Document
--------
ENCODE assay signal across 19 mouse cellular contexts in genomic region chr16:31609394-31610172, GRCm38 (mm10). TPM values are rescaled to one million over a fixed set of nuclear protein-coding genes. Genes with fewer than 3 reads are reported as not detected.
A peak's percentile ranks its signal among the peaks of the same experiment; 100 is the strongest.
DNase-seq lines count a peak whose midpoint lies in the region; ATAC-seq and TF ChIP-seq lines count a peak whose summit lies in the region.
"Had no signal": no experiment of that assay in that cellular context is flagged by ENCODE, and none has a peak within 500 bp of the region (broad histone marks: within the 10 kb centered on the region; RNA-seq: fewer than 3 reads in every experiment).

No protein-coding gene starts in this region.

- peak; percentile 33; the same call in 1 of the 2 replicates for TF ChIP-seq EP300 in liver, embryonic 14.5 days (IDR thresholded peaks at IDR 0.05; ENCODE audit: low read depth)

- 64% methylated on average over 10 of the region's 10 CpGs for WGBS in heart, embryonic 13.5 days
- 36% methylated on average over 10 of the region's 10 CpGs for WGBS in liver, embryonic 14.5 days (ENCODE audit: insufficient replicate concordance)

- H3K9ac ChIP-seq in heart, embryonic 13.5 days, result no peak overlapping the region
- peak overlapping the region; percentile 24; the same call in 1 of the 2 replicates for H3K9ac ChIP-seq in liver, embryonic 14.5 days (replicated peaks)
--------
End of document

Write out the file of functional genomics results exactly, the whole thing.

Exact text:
ENCODE assay signal across 19 mouse cellular contexts in genomic region chr16:31609394-31610172, GRCm38 (mm10). TPM values are rescaled to one million over a fixed set of nuclear protein-coding genes. Genes with fewer than 3 reads are reported as not detected.
A peak's percentile ranks its signal among the peaks of the same experiment; 100 is the strongest.
DNase-seq lines count a peak whose midpoint lies in the region; ATAC-seq and TF ChIP-seq lines count a peak whose summit lies in the region.
"Had no signal": no experiment of that assay in that cellular context is flagged by ENCODE, and none has a peak within 500 bp of the region (broad histone marks: within the 10 kb centered on the region; RNA-seq: fewer than 3 reads in every experiment).

No protein-coding gene starts in this region.

- peak; percentile 33; the same call in 1 of the 2 replicates for TF ChIP-seq EP300 in liver, embryonic 14.5 days (IDR thresholded peaks at IDR 0.05; ENCODE audit: low read depth)

- 64% methylated on average over 10 of the region's 10 CpGs for WGBS in heart, embryonic 13.5 days
- 36% methylated on average over 10 of the region's 10 CpGs for WGBS in liver, embryonic 14.5 days (ENCODE audit: insufficient replicate concordance)

- H3K9ac ChIP-seq in heart, embryonic 13.5 days, result no peak overlapping the region
- peak overlapping the region; percentile 24; the same call in 1 of the 2 replicates for H3K9ac ChIP-seq in liver, embryonic 14.5 days (replicated peaks)